Funding to start an esports program in Springfield high schools was approved this week over the objections of a board officer who described the extracurricular activity as “problematic.”
Board vice president Maryam Mohammadkhani raised concerns about the impact of the competitive video game playing — also called esports — on participants’ physical and mental health.
“We are growing children’s minds and… it behooves us to look at it from the perspective of we don’t have enough data to know that it’s not harmful,” Mohammadkhani said.
Mohammadkhani said she did not support purchasing the recommended hardware and software for the extracurricular program at a time when the district was “making an effort to balance screen use” in students, at her urging.
She was the lone nay in the board’s 6-1 vote to approve a list of contracts, agreements, change orders and bids including $59,520 to buy 60 laptops and related accessories for the esports program.
Superintendent Grenita Lathan said the decision to add esports this fall was based on the input of students and Josh Scott, director of athletics.
“I asked ‘What’s missing?’ and what do we need to keep students engaged,” Lathan said.
Lathan said, in her entry plan unveiled in December, that esports is one of the fastest growing activities in the world and it has the “potential to reach students not currently engaged in traditional athletics.”
She said the games played will be age-appropriate and noted esports are being offered by a growing list of Missouri colleges, including locally.
The Missouri Scholastic Esports Federation, founded in 2019, reports there are more than 100 middle and high schools — representing at least 2,000 students — who participate in esports.
That group’s summer conference is July 29-30 at Ozarks Technical Community College.
Esports are regulated by the Missouri State High School Activities Association and each team will have a staff sponsor and must follow state guidelines.
This week:4,400 Springfield children will receive free books for summer reading from SPS district
John Mulford, deputy superintendent of operations, said the plan is to offer esports at the high schools. At this point, middle schools are not included.
“We’re always looking at more ways to get kids involved and so this is one more activity that kids can get involved in,” Mulford said. “It also tends to target a group of students who may not be involved in physical sports.”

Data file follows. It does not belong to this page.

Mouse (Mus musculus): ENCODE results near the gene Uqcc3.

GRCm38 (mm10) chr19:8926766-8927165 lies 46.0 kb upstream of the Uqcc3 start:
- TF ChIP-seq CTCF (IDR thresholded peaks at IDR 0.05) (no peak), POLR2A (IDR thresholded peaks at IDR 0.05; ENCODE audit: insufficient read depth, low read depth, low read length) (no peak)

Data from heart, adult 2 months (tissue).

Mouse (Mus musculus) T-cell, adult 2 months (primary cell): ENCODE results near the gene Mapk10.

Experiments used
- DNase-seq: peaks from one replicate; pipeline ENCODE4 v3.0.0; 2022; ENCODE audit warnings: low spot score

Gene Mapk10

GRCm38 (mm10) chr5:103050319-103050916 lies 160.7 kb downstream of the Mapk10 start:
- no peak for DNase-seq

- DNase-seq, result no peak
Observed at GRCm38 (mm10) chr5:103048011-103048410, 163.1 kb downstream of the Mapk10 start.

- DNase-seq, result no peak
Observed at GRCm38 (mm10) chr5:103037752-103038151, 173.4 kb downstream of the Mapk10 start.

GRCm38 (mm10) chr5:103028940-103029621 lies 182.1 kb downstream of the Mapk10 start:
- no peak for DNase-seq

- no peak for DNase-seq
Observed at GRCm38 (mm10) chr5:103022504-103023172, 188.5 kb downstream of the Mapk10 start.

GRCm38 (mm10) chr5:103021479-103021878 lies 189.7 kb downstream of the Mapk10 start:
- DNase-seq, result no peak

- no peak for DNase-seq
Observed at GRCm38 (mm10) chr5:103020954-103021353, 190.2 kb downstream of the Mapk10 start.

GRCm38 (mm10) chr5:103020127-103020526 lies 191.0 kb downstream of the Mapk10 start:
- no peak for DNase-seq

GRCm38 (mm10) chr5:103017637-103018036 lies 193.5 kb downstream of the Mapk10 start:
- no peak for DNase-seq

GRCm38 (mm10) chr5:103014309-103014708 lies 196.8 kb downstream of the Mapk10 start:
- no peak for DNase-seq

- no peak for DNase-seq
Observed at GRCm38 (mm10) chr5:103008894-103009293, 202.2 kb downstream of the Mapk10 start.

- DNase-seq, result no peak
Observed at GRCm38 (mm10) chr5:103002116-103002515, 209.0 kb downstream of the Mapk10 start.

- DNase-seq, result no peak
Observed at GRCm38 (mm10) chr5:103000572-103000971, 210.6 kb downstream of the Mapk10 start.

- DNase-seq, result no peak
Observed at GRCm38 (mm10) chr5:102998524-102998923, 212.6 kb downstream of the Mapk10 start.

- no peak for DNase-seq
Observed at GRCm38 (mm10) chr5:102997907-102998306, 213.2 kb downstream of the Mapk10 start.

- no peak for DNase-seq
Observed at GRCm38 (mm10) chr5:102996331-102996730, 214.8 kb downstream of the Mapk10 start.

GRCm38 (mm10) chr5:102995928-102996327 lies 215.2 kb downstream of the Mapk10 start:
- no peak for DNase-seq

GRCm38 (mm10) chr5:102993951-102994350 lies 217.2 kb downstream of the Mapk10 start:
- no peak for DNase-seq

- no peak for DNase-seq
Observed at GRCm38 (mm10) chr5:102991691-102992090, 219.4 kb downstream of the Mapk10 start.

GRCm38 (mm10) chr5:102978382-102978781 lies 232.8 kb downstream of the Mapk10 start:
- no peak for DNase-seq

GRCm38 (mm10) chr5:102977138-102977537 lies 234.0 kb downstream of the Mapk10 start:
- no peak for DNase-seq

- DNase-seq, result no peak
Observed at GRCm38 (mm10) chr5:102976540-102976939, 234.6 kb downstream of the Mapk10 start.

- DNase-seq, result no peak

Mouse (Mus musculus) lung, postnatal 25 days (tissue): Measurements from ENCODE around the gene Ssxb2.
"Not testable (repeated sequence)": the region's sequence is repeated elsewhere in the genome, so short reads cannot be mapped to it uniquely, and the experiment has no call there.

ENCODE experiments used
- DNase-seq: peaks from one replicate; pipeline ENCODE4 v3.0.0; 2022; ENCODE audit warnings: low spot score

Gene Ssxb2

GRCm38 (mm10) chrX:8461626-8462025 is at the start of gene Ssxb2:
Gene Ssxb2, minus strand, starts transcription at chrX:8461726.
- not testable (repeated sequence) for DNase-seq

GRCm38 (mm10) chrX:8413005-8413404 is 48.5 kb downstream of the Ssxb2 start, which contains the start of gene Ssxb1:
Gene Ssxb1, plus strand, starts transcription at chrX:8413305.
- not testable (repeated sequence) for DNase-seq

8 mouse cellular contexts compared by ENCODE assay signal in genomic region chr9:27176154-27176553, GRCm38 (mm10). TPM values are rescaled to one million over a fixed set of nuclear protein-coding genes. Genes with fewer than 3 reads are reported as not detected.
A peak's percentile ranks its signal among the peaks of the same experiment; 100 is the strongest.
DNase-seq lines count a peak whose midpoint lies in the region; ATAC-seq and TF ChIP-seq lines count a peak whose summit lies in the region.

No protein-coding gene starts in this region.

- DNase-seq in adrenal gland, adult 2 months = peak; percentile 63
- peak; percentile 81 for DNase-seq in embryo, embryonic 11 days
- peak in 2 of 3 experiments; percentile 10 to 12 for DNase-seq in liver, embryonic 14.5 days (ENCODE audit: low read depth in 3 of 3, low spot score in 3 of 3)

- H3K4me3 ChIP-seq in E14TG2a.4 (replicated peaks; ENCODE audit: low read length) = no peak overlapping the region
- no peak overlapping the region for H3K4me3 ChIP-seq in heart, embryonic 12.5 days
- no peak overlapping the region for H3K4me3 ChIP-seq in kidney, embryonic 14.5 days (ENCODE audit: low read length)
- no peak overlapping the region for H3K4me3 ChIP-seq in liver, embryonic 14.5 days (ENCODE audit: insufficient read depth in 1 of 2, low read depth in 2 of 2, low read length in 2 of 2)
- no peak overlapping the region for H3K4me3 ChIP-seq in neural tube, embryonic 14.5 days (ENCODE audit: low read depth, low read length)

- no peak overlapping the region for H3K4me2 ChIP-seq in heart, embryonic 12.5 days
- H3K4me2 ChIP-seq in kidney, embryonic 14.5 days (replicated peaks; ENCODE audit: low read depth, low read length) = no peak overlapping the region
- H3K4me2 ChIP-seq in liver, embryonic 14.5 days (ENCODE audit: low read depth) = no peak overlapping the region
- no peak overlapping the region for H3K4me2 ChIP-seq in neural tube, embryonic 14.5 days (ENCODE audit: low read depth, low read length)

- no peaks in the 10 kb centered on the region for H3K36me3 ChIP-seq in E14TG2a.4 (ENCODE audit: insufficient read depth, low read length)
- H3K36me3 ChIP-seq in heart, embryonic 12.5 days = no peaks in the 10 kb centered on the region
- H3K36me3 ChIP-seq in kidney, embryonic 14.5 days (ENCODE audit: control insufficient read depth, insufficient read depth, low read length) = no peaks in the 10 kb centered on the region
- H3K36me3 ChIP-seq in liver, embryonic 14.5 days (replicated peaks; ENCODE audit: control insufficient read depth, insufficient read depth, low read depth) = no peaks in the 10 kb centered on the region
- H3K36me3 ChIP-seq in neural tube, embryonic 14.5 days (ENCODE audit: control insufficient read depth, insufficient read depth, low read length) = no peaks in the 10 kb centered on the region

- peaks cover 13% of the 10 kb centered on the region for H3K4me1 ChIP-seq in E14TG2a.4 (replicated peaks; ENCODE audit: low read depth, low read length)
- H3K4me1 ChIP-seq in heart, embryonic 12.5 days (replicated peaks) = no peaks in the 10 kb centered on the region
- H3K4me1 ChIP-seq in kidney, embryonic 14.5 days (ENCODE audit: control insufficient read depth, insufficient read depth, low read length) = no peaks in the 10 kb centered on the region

Board member Steve Makoski said extracurricular options such as esports help students develop into productive citizens and gain new skills. He called the start-up cost a “good value.”
“It begins to open up doors, opportunities like scholarships,” Makoski said.
Mohammadkhani said research indicates that adults who engage in competitive gaming can show increased aggression and depression, in addition to physical health risks.
“It harms these people just like it harms people who play football and basketball, in a different way,” Mohammadkhani said.
Board member Danielle Kincaid responded: “Are we going to cut that funding then, too?”
Mohammadkhani said she was not proposing that and she supports offering students a range of extracurricular activities.
She suggested the district use funds earmarked for esports to upgrade software used to filter out undesirable content on student devices so there are fewer distractions during class time.
She also questioned buying “high performance” computers for gaming, not curriculum.
“We’re choosing to do it for extracurricular but they’re stuck with Chromebooks in their classrooms — that they’re already gaming on,” she said.
The district recently took steps to scale back technology use in the early grades and it plans to “re-establish the role of technology” in the district, provide more staff training, and evaluate the types of devices used, especially at the high school level.
The board was told to expect a report with recommendations in early 2023.
Board president Denise Fredrick said colleges, including some in Springfield, now offer scholarships for esports.
“It is extremely popular,” Fredrick said.
Fredrick said the district has expanded extracurricular options in recent years based on demand, including archery.
“I went to one of the first archery tournaments at Parkview,” she said. “It was amazing to see the number of students participating that had never participated in any other sport because they just weren’t your typical student that would go out to play basketball or football or track.”
Fredrick said esports may find the same success in the district.
She said research shows when students get involved in different activities, grades and attendance goes up and discipline issues go down.
“I’ve heard that over and over and over from teachers and coaches,” she said.
Claudette Riley is the education reporter for the News-Leader. Email news tips to email@example.com.
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